Jefferson, Thomas | "Send me by the return post one hundred Dollars in bills from 20 to 5..."
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Autograph letter signed ("Th: Jefferson") to Patrick Gibson, concerning financial matters, Monticello, 10 August 1813
1 page, 4to (250 x 202 mm). Jefferson's retained copy, docketed by Jefferson at top edge of verso; inlaid, one small hole from acidic ink, docket partly obscured, some tracing over in Jefferson's hand for clarity.
"I drew on you lately ... and must now as the favor of you to send me by the return post one hundred Dollars in bills from 20 to 5.D."
In the present letter, the former president asks Patrick Gibson to furnish him with ready cash. In addition to the requested $100, Jefferson notes that he will renew a $1,500 loan in an attempt to fend off other creditors: "I find it will be indispensable to reinstate 1500.D of my late note in the bank: for within a fortnight from this time I shall be obliged to draw on you from Bedford for 600.D. in favor of Brown & Robertson of Lynchburg, and in the ensuing month for about the same sum from this place, and after that a further sum of about 300.D to close my present calls..."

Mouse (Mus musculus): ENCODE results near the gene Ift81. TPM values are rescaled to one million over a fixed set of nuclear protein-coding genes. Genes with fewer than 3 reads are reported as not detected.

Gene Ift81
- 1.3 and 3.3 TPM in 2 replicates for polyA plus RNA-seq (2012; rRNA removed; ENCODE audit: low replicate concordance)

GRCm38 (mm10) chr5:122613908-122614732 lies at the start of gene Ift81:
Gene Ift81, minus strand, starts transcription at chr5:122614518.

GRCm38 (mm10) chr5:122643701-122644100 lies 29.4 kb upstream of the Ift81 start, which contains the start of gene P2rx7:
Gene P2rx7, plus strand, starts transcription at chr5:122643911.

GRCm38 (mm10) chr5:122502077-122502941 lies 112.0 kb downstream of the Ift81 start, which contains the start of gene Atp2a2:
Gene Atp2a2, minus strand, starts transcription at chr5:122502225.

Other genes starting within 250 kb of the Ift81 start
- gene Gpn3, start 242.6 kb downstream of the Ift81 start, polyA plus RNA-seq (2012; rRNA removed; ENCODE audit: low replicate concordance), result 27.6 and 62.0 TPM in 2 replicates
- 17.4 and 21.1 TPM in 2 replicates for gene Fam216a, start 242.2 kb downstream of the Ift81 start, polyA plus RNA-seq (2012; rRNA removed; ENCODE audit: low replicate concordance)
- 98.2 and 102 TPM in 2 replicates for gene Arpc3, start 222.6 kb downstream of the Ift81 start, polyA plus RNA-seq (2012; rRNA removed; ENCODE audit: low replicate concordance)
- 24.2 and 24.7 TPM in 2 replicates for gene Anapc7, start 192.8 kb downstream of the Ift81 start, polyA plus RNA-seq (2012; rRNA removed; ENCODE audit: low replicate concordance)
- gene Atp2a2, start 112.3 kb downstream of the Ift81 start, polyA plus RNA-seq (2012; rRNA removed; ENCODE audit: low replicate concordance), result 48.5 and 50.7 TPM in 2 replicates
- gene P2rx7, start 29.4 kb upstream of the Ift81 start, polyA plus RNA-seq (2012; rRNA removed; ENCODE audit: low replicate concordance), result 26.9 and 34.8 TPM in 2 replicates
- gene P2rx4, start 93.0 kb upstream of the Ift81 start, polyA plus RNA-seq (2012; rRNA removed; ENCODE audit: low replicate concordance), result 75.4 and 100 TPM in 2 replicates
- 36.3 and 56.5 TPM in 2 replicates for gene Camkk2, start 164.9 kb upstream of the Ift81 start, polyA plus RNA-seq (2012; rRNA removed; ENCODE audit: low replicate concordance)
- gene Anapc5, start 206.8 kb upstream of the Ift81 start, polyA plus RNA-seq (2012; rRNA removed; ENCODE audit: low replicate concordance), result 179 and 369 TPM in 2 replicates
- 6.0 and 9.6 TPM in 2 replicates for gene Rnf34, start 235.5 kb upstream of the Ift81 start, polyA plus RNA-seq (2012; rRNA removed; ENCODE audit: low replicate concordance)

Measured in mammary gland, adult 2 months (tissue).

The letter offers a stark account of Jefferson's chronic financial difficulties. Indeed, the Founding Father would go to his grave saddled with debts. During his political career, however, Jefferson staunchly opposed a national debt, arguing that each state should retire its own. This position contrasted with that of Alexander Hamilton, who believed the consolidation of states' debts by the federal government was most advantageous. This disagreement nearly led George Washington to dismiss Jefferson from his cabinet. Ultimately, Jefferson voluntarily left the cabinet.
The Papers of Thomas Jefferson (added to the digital addition on 2 September 2014): https://founders.archives.gov/documents/Jefferson/03-06-02-9002
Christie's New York, 3 December 2010, lot 83
Condition as described in catalogue entry.
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